Description: This demonstration shows that Simple Harmonic Motion (SHM) looks like the 2-D projection of circular motion.
- Circular motion peg apparatus
- Variable rheostat
- Large golden spring
- Set of masses
- Slide projector
- 3 banana plug cables
- Large metal rod
- Small metal rod with hole at the end
- Table clamp
- Small stool
- Attach the rods to the table. Have it so the spring hangs over the end of the table.
- Attach the spring to the hole in the small rod, and attach a mass to the end (around 200-500g).
- Place the rotating peg apparatus next to the spring.
- Adjust the height of the spring so that the equilibrium position of the spring is at the center of the peg’s height.
- Connect the rotating peg apparatus to the variac. Connect the three cables to the variable rheostat. Use a red cable on both sides, and a black cable connected to the black terminal on the rheostat.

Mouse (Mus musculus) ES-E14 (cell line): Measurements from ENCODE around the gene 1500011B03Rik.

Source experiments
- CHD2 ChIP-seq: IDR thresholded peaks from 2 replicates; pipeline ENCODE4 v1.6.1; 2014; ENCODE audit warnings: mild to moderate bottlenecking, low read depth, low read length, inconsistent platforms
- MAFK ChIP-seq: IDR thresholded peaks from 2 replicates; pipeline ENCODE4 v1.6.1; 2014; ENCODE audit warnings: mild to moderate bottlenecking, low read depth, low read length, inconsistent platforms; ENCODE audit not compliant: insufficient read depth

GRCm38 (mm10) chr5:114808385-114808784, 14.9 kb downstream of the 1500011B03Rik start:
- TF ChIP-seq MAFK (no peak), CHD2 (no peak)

- Set the variac to about 80V and turn it on.
- Make sure moving the rheostat to the faster side actually speeds up the motor. If it doesn’t, reverse the red cables.
- Adjust the speed on both the variac and rheostat to match the frequency of the spring.
- When in the class, put the slide projector on a small stool and prop it up with a book to project both the spring and peg onto a screen.
- Turn on the slide projector.
- Turn on the variac. Explain that this peg is moving in a cirlce, but the 2-D projection makes it look like SHM.
- Move the mass on the spring up and let it go when the peg comes around.
- Slight adjustments may be needed on the rheostat to match the two oscillations. In all honesty, you may find it very hard to match the two, but the concept will be shown to the students.
- When finished, turn off the variac and slide projector.
Note: This demo is hard to setup and hard to operate.
The belt is very old on the motor. Be careful with the motor.